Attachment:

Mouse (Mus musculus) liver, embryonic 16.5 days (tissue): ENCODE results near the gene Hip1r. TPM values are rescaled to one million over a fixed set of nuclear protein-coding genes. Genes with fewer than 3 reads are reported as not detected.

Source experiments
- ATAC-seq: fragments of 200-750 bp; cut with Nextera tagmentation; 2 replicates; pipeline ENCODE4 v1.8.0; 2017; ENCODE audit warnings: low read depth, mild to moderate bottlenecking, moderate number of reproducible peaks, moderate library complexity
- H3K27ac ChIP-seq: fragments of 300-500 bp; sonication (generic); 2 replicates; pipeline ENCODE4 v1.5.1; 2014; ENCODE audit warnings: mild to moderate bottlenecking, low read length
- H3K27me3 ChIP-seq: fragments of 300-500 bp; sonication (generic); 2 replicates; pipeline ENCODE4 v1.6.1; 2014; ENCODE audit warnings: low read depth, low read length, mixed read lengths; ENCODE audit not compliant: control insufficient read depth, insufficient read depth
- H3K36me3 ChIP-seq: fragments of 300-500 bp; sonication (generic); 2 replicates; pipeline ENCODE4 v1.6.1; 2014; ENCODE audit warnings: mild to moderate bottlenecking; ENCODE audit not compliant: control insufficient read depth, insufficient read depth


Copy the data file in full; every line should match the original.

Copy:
Mouse (Mus musculus) liver, embryonic 16.5 days (tissue): ENCODE results near the gene Hip1r. TPM values are rescaled to one million over a fixed set of nuclear protein-coding genes. Genes with fewer than 3 reads are reported as not detected.

Source experiments
- ATAC-seq: fragments of 200-750 bp; cut with Nextera tagmentation; 2 replicates; pipeline ENCODE4 v1.8.0; 2017; ENCODE audit warnings: low read depth, mild to moderate bottlenecking, moderate number of reproducible peaks, moderate library complexity
- H3K27ac ChIP-seq: fragments of 300-500 bp; sonication (generic); 2 replicates; pipeline ENCODE4 v1.5.1; 2014; ENCODE audit warnings: mild to moderate bottlenecking, low read length
- H3K27me3 ChIP-seq: fragments of 300-500 bp; sonication (generic); 2 replicates; pipeline ENCODE4 v1.6.1; 2014; ENCODE audit warnings: low read depth, low read length, mixed read lengths; ENCODE audit not compliant: control insufficient read depth, insufficient read depth
- H3K36me3 ChIP-seq: fragments of 300-500 bp; sonication (generic); 2 replicates; pipeline ENCODE4 v1.6.1; 2014; ENCODE audit warnings: mild to moderate bottlenecking; ENCODE audit not compliant: control insufficient read depth, insufficient read depth